Feasibility and reliability of a web-based smartphone application for joint position measurement
Bharadwaj Ravi, Manak Kapoor, Darren Player
MBBS, MSc (Musculoskeletal Science), University College London, Gower Street, London, United Kingdom. E-mail: email@example.com DOI:
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Objective: Measurement of joint angles is usually performed using a simple goniometer, which can often be time-consuming and inaccurate, however smartphones can measure angles, this technology could be used to measure joint position. Studies of smartphone applications for this purpose lack consistency and homogeneity. The aim of the current study is to analyse the reliability and accuracy of 3 inertial motion unit-based smartphone applications for goniometric measurement, using 3 different industry standards as external controls.
Methods: In the first 2 phases of the study, measurements of angles between 90° and 165° (simulating knee extension) using 3 smartphone applications were analysed against the 3 industry standards. In the third phase, the smartphone’s raw data was individually analysed against a digital inclinometer across the x, y and z axes.
Results and conclusion: Results from the 3 phas-es of this study indicate a high degree of reliability and validity of the applications compared with the industry standards, with no clinically significant deviations. Thus, this technology could be used in a clinical setting. However, further clinical research, focussing on joint motions with greater than a single degree of freedom, is required before the use of such applications for joint position measurement in clinical practice.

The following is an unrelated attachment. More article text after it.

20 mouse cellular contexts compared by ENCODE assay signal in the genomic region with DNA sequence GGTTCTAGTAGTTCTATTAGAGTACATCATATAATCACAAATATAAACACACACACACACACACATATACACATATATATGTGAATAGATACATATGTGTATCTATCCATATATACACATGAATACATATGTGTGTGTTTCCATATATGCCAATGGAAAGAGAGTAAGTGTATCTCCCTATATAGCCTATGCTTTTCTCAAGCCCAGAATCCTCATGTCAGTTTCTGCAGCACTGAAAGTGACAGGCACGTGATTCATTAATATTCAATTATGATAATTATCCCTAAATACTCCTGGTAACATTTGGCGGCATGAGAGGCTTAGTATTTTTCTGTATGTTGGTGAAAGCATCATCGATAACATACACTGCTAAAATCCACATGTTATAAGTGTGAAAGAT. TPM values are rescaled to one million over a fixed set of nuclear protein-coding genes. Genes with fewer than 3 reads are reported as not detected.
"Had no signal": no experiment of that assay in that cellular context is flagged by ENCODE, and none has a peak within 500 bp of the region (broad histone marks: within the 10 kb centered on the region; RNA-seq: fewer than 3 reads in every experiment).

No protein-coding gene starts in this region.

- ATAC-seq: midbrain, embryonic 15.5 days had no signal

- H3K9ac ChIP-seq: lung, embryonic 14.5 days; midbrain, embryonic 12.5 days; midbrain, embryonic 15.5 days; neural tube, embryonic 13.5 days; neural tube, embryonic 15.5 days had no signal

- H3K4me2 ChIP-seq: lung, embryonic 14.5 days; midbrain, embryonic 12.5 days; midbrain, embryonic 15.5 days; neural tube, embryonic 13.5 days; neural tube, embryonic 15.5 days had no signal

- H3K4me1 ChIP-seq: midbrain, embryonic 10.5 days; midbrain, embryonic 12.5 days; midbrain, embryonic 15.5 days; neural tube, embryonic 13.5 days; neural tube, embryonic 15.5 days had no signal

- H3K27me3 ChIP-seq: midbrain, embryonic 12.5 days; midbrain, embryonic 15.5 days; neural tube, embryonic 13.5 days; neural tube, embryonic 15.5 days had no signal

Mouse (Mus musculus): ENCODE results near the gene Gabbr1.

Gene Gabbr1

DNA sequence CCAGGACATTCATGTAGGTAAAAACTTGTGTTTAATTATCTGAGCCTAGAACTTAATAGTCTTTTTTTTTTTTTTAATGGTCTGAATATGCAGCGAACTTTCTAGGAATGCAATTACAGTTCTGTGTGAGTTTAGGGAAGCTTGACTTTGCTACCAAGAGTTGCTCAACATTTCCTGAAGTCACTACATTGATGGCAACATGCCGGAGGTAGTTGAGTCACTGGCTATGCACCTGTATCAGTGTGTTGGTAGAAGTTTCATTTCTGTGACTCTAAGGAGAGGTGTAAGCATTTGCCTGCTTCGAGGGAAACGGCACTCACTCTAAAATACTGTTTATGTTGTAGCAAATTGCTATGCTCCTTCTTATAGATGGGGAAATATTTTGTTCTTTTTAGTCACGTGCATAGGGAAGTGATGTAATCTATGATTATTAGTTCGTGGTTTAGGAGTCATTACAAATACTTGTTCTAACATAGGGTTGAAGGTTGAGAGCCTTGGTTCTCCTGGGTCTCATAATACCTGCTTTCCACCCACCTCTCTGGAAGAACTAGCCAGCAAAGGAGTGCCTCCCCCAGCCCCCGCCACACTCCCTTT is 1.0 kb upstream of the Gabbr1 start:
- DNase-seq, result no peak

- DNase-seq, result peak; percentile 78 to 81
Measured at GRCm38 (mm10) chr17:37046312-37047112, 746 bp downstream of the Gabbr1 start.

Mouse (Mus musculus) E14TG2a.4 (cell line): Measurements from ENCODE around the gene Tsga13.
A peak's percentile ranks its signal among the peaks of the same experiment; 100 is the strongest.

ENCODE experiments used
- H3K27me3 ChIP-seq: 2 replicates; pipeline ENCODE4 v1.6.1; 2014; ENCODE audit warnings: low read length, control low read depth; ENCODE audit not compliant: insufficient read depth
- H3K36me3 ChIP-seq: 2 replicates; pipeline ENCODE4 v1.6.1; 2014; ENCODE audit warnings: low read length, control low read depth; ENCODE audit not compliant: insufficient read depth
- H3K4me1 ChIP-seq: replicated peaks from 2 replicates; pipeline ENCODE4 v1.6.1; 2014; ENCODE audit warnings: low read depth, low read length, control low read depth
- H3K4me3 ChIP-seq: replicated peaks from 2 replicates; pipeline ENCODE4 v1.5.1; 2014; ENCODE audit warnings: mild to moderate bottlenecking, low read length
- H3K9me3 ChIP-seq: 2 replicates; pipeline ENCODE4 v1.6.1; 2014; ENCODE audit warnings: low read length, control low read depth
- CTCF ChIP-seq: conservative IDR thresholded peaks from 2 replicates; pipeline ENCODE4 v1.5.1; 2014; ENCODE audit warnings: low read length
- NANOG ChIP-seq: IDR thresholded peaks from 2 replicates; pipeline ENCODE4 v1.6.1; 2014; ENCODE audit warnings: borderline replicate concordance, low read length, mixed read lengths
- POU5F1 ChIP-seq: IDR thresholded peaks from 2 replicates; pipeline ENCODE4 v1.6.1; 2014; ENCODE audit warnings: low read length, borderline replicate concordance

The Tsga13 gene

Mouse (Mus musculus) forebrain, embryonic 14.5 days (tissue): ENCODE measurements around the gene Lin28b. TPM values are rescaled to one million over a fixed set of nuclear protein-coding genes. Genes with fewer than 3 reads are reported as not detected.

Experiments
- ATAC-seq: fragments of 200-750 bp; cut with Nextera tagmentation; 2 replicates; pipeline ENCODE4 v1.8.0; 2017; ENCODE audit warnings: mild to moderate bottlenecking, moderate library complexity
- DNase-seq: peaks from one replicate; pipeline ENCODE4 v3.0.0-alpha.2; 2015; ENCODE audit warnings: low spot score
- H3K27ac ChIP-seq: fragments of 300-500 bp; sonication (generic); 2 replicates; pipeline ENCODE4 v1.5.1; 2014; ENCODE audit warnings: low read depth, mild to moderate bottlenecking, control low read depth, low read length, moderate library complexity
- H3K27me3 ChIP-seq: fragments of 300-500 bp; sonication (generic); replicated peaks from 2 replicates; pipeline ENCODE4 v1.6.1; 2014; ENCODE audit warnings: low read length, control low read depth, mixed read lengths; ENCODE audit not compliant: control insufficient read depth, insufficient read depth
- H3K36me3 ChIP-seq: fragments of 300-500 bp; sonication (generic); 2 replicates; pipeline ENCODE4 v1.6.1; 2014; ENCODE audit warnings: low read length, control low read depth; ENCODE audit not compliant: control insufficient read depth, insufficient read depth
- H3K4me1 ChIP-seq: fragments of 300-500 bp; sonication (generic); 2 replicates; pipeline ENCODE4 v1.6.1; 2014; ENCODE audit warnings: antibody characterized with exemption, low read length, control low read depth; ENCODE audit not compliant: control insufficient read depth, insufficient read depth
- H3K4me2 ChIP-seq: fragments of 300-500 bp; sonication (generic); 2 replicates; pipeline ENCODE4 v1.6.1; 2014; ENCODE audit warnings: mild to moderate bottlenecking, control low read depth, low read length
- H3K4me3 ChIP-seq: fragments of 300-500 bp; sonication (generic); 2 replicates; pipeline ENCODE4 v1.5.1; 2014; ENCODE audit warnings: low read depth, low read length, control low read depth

The range of movement of various joints in the human body is regularly measured in a clinical setting, using a traditional angle measurement device (a goniometer), during functional assessments by doctors and physical and occupational therapists. However, such measurements can often be time-consuming and inaccurate. This study analysed the accuracy of smartphone apps for measuring joint angles compared with a goniometer. The results show that smartphone apps could be a good alternative for measuring joint angles.
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